Globally, B2B marketplaces are growing fast. From behemoths like Alibaba and Amazon Business, to smaller start-ups that cater to niche industries, online marketplaces are flourishing – a process accelerated by the outbreak of Covid 19.
Have you ever wondered how B2B marketplaces work, and how they could help your business generate leads and sales? Here we help you answer these questions with an overview of the B2B landscape, including:
- How B2B marketplaces work
- The pros and cons of B2B marketplaces
- The range of types of B2B marketplace
- The top B2B marketplaces around the world
What are B2B marketplaces?
In essence, B2B marketplaces are huge ecosystems of online commerce where businesses and commercial customers meet and do business through eCommerce channels. It’s a shift from traditional face-to-face dealings, and as such requires a different commercial mindset, skills and structures.
B2B marketplaces have some similarities to B2C marketplaces, with the main differences being that for B2B:
- Products are bought in larger quantities
- The customer type is generally wholesalers, distributors, or other businesses
- The products can be more complex to handle and deliver
- Online marketplaces are still being developed, whereas B2C marketplaces have been established for many years
Current data shows a third of B2B buyers get 50% or more of their goods in B2B marketplaces. The onset of the Covid 19 pandemic is driving an increase in marketplace usage, and their importance is expected to grow exponentially.
Globally, the B2B eCommerce market is predicted to reach nearly $US14 billion by 2027, up from $US7.6 billion in 2020.
How do B2B marketplaces work?
B2B marketplaces operate within an online portal that is usually managed by a large eCommerce outlet – Alibaba is an example. Generally, businesses that want to use a B2B marketplace have to sign up to a portal at a cost, in return for access to other business offerings and potential customers.
The marketplaces generally offer support such as product management, payment services, customer help, and shipment options. This is designed to either replace or support the business’ own online footprint, such as its website.
B2B marketplaces come with different frameworks, and any business owner will need to ensure they are participating in the one that best meets their business needs.
Are B2B marketplaces worth joining?
B2B marketplaces are a major part of the shift towards online transactions, and the ability to connect in this space becomes more and more important.
Any business looking to scale up, connect with other businesses, or build its customer base would be well advised to consider joining a B2B marketplace. An understanding and appreciation of their importance and their benefits is vital for any growing business. It’s a comfort to know, for instance, that B2B marketplaces offer an extra level of security: all those trading within a marketplace are verified businesses that can be trusted as commercial partners, and there is support provided at various steps of the purchasing process and subsequent transactions.
What are the benefits of B2B marketplaces?
There are multiple benefits of B2B marketplaces. Like we’ve mentioned above, all those operating within a B2B marketplace portal will usually have been put through a verification process, which allows for higher trust levels when trading.
Once inside the marketplace, there is a huge opportunity not only for sales but also for business partnerships and collaborations – so it can definitely provide a boost to your business.
When buying and selling in the marketplace, there is also operator-led support available across product, transactions, payments and delivery. This can lighten the load of business logistics and administration and lessen costs.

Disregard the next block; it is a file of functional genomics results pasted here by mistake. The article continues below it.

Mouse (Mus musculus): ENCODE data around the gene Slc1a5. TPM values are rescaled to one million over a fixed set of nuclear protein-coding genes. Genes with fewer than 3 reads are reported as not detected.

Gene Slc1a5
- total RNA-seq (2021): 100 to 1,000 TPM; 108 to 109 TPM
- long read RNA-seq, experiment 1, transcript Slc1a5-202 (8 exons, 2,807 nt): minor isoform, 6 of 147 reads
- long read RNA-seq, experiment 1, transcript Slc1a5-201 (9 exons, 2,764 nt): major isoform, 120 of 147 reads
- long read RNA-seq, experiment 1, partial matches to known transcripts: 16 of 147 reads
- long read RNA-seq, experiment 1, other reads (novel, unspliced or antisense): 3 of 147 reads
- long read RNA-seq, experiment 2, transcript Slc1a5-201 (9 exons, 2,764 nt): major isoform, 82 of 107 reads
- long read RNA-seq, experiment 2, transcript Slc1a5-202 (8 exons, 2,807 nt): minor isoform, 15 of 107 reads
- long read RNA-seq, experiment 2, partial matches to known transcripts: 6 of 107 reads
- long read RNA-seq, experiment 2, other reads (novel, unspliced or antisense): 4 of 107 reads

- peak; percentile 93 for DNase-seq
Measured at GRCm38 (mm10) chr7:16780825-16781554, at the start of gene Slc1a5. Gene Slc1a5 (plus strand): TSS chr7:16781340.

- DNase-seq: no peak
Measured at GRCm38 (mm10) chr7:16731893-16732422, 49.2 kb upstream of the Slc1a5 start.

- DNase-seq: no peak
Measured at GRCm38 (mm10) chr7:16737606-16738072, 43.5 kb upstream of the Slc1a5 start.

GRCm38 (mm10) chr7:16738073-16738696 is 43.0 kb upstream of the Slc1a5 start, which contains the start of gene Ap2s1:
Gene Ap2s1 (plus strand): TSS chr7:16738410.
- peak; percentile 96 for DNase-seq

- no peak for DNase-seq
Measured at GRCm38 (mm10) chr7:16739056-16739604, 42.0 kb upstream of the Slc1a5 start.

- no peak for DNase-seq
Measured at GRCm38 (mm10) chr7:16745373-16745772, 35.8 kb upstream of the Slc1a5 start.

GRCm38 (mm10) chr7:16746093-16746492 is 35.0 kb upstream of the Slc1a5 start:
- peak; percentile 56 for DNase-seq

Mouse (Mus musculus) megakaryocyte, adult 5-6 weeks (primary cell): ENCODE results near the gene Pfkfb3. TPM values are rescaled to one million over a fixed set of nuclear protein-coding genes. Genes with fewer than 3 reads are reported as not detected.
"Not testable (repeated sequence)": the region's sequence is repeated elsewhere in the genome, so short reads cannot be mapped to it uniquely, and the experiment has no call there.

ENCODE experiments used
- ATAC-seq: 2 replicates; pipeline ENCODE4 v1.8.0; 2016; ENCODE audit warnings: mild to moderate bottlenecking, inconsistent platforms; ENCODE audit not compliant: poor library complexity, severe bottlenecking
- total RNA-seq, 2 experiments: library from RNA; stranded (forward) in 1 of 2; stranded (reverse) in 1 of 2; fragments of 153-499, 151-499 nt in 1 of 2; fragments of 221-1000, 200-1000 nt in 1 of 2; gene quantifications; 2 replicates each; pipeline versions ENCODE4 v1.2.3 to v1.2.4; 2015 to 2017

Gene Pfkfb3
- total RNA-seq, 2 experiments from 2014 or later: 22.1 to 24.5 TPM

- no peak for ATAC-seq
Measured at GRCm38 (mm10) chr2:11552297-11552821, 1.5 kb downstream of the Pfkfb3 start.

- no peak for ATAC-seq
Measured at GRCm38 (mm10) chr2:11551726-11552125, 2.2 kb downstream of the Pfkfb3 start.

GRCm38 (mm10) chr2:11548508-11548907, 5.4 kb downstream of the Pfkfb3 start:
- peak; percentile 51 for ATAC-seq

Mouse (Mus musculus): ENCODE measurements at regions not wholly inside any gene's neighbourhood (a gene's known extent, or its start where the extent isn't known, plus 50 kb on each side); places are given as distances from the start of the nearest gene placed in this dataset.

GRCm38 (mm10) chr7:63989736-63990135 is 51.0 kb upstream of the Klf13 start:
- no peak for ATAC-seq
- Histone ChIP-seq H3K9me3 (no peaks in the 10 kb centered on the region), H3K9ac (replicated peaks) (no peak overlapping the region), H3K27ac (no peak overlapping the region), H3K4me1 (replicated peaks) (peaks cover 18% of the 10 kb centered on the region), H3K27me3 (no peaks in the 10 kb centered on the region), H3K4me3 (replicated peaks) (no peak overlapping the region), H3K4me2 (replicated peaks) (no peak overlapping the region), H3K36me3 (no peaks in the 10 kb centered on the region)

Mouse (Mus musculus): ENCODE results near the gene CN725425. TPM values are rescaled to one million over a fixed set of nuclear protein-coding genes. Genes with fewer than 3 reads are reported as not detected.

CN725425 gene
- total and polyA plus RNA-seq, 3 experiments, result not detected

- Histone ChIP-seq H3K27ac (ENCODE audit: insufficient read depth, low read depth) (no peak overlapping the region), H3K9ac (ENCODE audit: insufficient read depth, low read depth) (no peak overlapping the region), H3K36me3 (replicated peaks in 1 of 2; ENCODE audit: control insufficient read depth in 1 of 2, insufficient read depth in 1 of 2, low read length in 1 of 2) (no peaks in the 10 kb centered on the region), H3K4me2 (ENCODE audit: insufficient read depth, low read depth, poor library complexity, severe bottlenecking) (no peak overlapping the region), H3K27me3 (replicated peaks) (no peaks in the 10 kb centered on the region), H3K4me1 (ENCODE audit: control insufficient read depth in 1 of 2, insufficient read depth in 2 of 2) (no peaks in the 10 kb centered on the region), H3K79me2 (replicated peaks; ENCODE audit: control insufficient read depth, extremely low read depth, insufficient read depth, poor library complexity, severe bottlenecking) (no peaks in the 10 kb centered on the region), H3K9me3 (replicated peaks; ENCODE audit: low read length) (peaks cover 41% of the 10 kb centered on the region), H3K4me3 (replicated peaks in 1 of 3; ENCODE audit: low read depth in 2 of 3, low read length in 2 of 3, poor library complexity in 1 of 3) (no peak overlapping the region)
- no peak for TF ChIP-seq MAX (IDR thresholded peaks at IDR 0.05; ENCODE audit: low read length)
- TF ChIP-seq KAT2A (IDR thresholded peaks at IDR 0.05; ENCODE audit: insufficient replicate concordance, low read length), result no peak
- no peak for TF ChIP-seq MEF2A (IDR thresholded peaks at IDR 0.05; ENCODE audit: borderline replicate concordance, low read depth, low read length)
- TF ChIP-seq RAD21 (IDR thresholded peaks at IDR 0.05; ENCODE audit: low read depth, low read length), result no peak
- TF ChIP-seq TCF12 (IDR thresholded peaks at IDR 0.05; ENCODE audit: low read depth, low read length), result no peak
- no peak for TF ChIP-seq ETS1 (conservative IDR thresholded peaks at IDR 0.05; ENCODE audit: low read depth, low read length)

What are the downsides of B2B marketplaces?
Alongside the many upsides of B2B marketplaces, there are downsides to consider. These downsides generally relate to specific marketplaces.
Each marketplace will charge businesses a fee to take part, and it’s important for a business to assess whether that cost is outweighed by the benefits of participating.
Businesses trading within the marketplace also lose some control over the online experience. Business is shunted through the channel provided by the marketplace, and while that can be a positive, it can also mean your business can’t create bespoke customer experiences.
And given the rising popularity of B2B marketplaces, there has been a huge rush to create new B2B marketplaces – as with any innovation, some are proving more successful than others. It’s important to ensure the marketplace you choose is the right fit for the ambition and cost structure of your business.
What are the main B2B marketplaces?
The world’s top B2B marketplaces are spread around the globe, with many of them in the Asia-pacific region.
The biggest B2B marketplace in the world is Alibaba, the Chinese giant established by Jack Ma. Alibaba was founded in 1997 to help small businesses leverage technology. The group is now a global behemoth, with a digital ecosystem encompassing eCommerce, cloud computing and media.
China is also the home of Made-In-China, another giant in the industry designed to provide a one-stop service for promoting trade between Chinese businesses and international buyers.
Other major B2B marketplaces have emerged out of India, including TradeIndia and IndiaMart, both founded in the mid-1990s and servicing both SMEs and large enterprises. They compete with the likes of Hong Kong-based Global Sources, which has been around since the early 1970s and is now owned by UK-based Clarion Events.
Another major global B2B marketplace is US-based Amazon Business, the B2B arm of Amazon founded in 2015. Amazon Business is a fairly recent addition to the B2B marketplace ecosystem, but has undergone huge growth – its volume has increased from US$10bn to US$25bn over the last 2.5 years, and it’s tipped to continue growing at a fast pace.
What other kinds of B2B marketplaces are there?